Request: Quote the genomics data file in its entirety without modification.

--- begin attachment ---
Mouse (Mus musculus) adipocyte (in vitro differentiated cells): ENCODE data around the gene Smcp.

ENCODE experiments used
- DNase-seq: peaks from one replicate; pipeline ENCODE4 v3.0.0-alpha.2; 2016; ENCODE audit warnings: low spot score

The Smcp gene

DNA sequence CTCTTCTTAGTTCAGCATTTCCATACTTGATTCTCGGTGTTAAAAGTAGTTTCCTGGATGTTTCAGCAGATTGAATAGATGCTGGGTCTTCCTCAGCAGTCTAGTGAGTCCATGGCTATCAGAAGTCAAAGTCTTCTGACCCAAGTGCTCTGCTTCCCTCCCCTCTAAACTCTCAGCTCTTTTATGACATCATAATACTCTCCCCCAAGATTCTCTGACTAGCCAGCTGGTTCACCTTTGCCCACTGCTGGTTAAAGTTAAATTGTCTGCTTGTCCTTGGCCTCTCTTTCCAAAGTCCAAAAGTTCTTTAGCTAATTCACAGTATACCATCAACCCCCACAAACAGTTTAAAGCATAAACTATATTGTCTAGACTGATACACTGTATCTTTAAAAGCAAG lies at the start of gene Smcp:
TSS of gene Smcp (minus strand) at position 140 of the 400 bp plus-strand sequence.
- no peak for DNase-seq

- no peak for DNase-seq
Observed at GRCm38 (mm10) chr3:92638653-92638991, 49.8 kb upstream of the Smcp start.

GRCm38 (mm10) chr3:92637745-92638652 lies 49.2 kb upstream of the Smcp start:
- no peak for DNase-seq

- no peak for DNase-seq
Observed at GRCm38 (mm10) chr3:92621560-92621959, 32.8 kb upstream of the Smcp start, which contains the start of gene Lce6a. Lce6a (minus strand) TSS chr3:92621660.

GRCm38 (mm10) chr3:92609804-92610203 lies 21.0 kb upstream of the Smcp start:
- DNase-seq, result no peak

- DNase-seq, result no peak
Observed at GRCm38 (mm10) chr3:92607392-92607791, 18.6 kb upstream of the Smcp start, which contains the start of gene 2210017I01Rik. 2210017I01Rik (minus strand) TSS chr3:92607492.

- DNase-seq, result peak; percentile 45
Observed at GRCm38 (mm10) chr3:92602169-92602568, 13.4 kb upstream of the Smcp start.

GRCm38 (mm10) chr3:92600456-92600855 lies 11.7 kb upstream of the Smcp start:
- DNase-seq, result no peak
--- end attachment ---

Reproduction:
Mouse (Mus musculus) adipocyte (in vitro differentiated cells): ENCODE data around the gene Smcp.

ENCODE experiments used
- DNase-seq: peaks from one replicate; pipeline ENCODE4 v3.0.0-alpha.2; 2016; ENCODE audit warnings: low spot score

The Smcp gene

DNA sequence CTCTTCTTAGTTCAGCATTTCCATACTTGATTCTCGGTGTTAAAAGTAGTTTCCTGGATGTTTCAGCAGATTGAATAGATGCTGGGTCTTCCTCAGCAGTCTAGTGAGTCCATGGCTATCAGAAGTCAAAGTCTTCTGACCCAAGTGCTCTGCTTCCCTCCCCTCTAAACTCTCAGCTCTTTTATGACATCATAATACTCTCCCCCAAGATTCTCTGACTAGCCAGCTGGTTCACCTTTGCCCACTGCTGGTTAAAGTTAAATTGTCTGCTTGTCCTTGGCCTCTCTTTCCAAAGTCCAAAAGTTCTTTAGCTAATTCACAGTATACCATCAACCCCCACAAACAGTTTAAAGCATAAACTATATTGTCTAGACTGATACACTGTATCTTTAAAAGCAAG lies at the start of gene Smcp:
TSS of gene Smcp (minus strand) at position 140 of the 400 bp plus-strand sequence.
- no peak for DNase-seq

- no peak for DNase-seq
Observed at GRCm38 (mm10) chr3:92638653-92638991, 49.8 kb upstream of the Smcp start.

GRCm38 (mm10) chr3:92637745-92638652 lies 49.2 kb upstream of the Smcp start:
- no peak for DNase-seq

- no peak for DNase-seq
Observed at GRCm38 (mm10) chr3:92621560-92621959, 32.8 kb upstream of the Smcp start, which contains the start of gene Lce6a. Lce6a (minus strand) TSS chr3:92621660.

GRCm38 (mm10) chr3:92609804-92610203 lies 21.0 kb upstream of the Smcp start:
- DNase-seq, result no peak

- DNase-seq, result no peak
Observed at GRCm38 (mm10) chr3:92607392-92607791, 18.6 kb upstream of the Smcp start, which contains the start of gene 2210017I01Rik. 2210017I01Rik (minus strand) TSS chr3:92607492.

- DNase-seq, result peak; percentile 45
Observed at GRCm38 (mm10) chr3:92602169-92602568, 13.4 kb upstream of the Smcp start.

GRCm38 (mm10) chr3:92600456-92600855 lies 11.7 kb upstream of the Smcp start:
- DNase-seq, result no peak